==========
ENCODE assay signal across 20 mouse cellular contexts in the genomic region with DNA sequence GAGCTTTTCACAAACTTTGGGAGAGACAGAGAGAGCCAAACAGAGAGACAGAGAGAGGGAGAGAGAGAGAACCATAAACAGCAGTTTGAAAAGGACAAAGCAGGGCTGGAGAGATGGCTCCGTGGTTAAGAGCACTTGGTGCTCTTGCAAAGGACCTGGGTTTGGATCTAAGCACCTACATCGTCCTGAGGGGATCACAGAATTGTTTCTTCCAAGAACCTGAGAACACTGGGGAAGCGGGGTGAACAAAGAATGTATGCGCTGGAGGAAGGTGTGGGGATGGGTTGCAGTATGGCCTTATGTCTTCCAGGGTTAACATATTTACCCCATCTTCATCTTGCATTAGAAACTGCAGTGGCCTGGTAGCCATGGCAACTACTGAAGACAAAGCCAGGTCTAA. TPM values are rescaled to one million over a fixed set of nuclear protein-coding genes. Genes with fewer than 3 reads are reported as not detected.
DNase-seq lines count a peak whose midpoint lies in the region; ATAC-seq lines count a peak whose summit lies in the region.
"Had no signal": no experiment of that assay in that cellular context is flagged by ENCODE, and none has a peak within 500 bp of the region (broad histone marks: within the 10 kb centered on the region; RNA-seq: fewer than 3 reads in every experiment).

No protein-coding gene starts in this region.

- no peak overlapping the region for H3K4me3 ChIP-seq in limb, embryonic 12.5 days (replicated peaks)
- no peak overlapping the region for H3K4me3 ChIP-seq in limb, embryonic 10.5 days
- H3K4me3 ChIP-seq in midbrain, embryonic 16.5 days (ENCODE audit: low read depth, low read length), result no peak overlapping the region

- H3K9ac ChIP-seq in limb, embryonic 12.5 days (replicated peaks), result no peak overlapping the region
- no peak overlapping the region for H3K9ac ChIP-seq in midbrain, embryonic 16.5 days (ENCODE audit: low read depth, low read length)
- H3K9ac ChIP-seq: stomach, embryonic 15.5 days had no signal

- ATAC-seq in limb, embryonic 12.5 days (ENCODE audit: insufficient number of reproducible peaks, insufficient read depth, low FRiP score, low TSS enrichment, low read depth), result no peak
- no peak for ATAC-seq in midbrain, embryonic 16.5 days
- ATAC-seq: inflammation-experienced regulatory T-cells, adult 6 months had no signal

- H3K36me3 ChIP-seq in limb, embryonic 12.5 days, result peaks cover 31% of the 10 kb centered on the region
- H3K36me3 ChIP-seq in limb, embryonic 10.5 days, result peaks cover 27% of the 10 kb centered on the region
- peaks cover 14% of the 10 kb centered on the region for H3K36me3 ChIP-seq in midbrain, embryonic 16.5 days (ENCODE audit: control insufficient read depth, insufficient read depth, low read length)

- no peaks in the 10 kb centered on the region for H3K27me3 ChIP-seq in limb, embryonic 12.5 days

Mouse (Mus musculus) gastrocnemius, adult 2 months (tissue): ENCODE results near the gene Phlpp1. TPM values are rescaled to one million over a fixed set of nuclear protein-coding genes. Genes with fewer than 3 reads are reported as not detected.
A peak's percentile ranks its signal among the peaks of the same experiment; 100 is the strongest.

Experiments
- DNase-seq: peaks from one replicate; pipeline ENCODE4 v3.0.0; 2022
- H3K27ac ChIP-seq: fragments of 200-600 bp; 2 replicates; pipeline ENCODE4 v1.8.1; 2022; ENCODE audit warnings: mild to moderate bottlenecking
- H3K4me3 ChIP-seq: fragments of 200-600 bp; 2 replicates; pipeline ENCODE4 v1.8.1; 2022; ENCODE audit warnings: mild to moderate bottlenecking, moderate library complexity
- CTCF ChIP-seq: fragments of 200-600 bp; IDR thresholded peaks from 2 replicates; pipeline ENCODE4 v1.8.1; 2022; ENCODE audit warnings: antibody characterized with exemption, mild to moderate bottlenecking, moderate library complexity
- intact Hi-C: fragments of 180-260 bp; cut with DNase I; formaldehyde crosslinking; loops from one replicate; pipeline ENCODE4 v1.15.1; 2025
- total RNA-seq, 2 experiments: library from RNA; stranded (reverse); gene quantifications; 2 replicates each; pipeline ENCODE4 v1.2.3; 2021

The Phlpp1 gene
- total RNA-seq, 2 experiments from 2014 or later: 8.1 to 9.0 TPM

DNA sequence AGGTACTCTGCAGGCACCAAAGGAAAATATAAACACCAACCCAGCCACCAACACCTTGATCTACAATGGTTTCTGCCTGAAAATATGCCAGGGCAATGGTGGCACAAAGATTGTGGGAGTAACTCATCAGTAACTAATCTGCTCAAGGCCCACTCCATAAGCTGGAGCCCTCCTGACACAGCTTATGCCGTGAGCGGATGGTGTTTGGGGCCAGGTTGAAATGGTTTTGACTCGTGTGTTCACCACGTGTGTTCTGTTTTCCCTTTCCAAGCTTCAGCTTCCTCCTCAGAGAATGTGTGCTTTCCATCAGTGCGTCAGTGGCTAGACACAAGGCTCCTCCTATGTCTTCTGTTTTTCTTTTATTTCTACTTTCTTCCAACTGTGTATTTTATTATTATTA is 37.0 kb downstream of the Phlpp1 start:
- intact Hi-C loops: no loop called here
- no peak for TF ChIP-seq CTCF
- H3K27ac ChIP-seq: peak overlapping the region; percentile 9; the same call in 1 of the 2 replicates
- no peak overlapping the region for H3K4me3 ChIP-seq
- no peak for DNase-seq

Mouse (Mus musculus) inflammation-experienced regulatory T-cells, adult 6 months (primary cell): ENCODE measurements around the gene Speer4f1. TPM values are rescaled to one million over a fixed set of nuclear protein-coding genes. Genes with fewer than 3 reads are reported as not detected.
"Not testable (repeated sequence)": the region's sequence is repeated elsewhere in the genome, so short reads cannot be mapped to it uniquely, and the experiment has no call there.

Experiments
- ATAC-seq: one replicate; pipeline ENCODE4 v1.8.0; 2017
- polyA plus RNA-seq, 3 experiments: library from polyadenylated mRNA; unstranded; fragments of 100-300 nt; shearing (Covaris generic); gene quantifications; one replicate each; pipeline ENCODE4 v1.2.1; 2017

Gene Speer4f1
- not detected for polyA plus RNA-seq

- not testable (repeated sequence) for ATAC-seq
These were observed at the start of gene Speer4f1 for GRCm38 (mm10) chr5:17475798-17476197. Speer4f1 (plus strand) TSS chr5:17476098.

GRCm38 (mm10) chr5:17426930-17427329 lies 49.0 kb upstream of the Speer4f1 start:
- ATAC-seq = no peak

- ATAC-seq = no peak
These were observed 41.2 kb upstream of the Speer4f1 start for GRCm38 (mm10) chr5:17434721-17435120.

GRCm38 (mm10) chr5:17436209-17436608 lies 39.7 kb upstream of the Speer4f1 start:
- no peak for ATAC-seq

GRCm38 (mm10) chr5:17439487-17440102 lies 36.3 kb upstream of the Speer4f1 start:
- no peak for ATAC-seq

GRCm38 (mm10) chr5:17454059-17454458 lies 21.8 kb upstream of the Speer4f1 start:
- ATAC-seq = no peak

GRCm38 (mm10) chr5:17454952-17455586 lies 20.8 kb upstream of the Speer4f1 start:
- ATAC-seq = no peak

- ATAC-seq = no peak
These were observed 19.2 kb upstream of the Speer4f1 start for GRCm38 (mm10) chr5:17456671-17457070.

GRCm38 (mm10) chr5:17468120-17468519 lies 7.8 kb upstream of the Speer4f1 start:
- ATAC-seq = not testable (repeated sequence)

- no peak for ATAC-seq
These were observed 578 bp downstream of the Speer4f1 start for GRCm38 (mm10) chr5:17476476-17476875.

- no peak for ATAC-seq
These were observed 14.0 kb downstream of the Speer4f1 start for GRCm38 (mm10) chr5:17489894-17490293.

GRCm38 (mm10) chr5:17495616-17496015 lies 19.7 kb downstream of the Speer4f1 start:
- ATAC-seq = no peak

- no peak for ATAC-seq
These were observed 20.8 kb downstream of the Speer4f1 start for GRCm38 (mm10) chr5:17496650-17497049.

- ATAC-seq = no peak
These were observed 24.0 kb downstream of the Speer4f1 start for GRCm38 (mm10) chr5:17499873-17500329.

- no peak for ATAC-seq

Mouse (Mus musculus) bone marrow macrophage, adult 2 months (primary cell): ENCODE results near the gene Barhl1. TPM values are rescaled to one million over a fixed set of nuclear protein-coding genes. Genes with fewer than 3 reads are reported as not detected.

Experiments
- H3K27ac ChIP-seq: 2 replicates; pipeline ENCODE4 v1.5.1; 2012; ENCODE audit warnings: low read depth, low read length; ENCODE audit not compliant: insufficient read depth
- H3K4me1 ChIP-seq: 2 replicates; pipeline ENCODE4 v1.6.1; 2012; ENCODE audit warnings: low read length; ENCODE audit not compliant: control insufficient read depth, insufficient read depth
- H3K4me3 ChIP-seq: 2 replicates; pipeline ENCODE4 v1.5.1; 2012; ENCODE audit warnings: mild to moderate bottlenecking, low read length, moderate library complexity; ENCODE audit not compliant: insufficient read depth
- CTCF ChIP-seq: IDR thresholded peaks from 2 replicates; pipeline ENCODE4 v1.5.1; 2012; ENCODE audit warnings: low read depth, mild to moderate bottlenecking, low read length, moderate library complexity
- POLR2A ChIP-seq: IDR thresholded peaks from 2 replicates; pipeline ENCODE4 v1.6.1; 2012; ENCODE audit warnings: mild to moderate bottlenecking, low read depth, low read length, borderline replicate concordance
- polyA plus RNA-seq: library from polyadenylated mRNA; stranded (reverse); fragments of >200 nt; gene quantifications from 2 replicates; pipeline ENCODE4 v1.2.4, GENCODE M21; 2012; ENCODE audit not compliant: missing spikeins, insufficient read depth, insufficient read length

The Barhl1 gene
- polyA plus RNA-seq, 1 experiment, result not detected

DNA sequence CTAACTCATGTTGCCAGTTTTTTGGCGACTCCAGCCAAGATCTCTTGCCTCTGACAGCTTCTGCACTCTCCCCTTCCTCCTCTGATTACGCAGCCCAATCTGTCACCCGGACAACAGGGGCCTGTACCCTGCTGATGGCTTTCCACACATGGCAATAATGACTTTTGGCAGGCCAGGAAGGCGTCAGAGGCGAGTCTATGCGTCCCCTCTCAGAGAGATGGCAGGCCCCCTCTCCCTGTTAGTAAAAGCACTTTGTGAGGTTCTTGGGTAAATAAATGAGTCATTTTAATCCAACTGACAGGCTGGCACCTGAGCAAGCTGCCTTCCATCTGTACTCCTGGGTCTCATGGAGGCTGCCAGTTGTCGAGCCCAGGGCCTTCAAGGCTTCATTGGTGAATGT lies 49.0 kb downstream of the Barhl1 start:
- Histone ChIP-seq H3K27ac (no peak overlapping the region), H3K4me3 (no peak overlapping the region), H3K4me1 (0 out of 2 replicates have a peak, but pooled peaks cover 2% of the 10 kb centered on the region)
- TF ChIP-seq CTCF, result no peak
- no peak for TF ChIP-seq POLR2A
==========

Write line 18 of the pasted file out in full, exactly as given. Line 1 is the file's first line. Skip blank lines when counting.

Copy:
Mouse (Mus musculus) gastrocnemius, adult 2 months (tissue): ENCODE results near the gene Phlpp1. TPM values are rescaled to one million over a fixed set of nuclear protein-coding genes. Genes with fewer than 3 reads are reported as not detected.